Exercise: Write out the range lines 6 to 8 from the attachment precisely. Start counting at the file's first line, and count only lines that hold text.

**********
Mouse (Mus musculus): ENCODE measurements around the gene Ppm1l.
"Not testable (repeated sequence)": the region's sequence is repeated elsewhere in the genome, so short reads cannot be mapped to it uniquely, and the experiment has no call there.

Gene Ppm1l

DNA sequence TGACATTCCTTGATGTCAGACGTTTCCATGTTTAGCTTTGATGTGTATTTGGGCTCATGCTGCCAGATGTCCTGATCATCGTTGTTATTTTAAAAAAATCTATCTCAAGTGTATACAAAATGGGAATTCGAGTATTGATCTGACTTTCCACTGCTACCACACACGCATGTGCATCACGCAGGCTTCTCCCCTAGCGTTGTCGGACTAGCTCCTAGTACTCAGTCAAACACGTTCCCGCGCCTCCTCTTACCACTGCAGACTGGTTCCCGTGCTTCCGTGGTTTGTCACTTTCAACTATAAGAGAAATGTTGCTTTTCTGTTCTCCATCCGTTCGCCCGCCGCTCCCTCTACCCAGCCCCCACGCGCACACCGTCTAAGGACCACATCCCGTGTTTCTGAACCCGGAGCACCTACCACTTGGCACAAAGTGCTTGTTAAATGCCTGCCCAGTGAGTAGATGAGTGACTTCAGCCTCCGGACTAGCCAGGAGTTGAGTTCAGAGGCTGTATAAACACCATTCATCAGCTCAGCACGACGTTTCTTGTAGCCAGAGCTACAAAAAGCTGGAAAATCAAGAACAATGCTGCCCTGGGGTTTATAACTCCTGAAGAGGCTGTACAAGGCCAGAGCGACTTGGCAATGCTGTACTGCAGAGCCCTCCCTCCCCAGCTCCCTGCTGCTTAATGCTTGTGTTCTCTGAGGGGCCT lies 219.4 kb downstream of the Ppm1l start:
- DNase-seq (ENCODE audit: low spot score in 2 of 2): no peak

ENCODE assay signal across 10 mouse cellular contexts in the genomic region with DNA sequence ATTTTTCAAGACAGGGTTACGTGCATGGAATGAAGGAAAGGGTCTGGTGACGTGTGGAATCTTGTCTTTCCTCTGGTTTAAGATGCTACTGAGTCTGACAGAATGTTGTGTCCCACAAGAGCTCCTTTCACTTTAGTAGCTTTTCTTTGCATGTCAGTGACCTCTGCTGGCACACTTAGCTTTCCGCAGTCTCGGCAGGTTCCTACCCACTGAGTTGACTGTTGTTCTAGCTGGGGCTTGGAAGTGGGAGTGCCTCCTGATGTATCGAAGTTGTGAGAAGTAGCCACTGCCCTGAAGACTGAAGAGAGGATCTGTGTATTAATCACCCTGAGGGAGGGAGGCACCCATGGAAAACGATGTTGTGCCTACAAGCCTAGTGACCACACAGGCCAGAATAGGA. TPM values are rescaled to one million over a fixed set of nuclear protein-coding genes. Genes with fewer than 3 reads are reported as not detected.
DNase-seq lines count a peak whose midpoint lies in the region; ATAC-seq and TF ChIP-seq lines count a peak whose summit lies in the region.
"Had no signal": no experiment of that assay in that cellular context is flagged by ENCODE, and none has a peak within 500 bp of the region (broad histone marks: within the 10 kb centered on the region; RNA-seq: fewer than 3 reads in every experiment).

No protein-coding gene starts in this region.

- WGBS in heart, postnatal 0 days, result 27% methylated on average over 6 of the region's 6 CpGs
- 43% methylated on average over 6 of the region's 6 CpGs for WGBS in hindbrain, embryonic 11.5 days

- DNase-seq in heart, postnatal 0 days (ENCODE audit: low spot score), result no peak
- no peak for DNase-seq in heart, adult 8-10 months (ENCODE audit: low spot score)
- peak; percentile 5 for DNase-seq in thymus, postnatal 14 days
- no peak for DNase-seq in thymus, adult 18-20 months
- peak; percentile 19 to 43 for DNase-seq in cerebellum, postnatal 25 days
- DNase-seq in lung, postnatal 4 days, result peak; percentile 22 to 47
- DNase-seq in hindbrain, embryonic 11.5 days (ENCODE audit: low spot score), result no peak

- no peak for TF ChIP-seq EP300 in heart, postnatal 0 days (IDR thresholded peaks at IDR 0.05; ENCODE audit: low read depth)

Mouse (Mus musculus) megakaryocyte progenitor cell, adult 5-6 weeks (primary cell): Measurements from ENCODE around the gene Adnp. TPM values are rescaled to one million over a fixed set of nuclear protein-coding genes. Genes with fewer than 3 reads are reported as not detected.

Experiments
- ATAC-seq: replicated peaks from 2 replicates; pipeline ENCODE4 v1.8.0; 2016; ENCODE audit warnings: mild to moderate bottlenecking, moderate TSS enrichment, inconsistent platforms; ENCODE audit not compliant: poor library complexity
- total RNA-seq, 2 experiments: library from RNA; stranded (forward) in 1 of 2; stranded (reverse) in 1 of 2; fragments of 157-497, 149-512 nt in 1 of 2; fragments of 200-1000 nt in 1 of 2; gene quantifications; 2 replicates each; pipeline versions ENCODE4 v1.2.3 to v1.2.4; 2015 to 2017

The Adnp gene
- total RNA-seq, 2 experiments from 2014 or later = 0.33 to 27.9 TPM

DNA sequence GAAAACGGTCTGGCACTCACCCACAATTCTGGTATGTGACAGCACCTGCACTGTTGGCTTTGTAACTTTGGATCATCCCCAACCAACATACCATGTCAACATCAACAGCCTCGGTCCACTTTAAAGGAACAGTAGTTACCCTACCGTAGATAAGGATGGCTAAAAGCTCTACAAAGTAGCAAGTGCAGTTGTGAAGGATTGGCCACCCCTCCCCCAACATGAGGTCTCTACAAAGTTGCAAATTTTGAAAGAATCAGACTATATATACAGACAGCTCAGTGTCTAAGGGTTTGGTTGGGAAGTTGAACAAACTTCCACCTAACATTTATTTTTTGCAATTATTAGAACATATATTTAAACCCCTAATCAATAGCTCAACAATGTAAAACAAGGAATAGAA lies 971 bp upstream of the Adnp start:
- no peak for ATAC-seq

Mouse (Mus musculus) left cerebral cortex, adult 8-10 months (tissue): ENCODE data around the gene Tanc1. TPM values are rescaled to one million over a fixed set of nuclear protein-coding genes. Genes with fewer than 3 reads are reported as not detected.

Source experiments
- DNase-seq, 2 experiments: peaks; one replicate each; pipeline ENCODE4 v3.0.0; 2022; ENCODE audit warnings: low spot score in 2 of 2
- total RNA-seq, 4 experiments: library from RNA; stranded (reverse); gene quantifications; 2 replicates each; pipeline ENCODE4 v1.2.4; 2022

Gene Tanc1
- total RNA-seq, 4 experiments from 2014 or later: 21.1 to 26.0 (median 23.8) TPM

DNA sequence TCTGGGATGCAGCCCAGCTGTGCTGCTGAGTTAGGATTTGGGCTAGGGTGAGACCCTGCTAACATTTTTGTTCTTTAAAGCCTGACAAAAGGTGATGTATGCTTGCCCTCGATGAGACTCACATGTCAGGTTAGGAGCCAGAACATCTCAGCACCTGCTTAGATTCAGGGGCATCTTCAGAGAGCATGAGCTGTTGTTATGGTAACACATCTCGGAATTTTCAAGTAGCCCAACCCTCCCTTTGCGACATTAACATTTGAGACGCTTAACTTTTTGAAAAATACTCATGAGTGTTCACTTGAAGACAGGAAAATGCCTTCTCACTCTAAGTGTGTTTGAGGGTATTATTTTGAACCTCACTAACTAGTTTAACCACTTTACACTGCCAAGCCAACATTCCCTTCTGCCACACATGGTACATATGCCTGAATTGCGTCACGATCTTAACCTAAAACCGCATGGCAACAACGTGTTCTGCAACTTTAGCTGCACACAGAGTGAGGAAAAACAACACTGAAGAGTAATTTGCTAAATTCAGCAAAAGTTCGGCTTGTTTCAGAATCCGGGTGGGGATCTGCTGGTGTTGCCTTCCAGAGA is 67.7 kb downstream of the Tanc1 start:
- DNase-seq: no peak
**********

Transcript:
ENCODE assay signal across 10 mouse cellular contexts in the genomic region with DNA sequence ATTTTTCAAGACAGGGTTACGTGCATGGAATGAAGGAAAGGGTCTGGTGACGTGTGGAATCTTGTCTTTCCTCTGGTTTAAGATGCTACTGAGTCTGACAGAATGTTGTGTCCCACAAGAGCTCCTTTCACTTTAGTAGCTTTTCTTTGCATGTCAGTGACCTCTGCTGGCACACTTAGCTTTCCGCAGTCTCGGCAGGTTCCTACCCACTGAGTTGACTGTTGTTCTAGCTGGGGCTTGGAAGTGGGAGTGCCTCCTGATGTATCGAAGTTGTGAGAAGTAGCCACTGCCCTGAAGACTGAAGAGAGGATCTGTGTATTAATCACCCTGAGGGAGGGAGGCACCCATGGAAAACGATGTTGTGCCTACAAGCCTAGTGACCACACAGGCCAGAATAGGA. TPM values are rescaled to one million over a fixed set of nuclear protein-coding genes. Genes with fewer than 3 reads are reported as not detected.
DNase-seq lines count a peak whose midpoint lies in the region; ATAC-seq and TF ChIP-seq lines count a peak whose summit lies in the region.
"Had no signal": no experiment of that assay in that cellular context is flagged by ENCODE, and none has a peak within 500 bp of the region (broad histone marks: within the 10 kb centered on the region; RNA-seq: fewer than 3 reads in every experiment).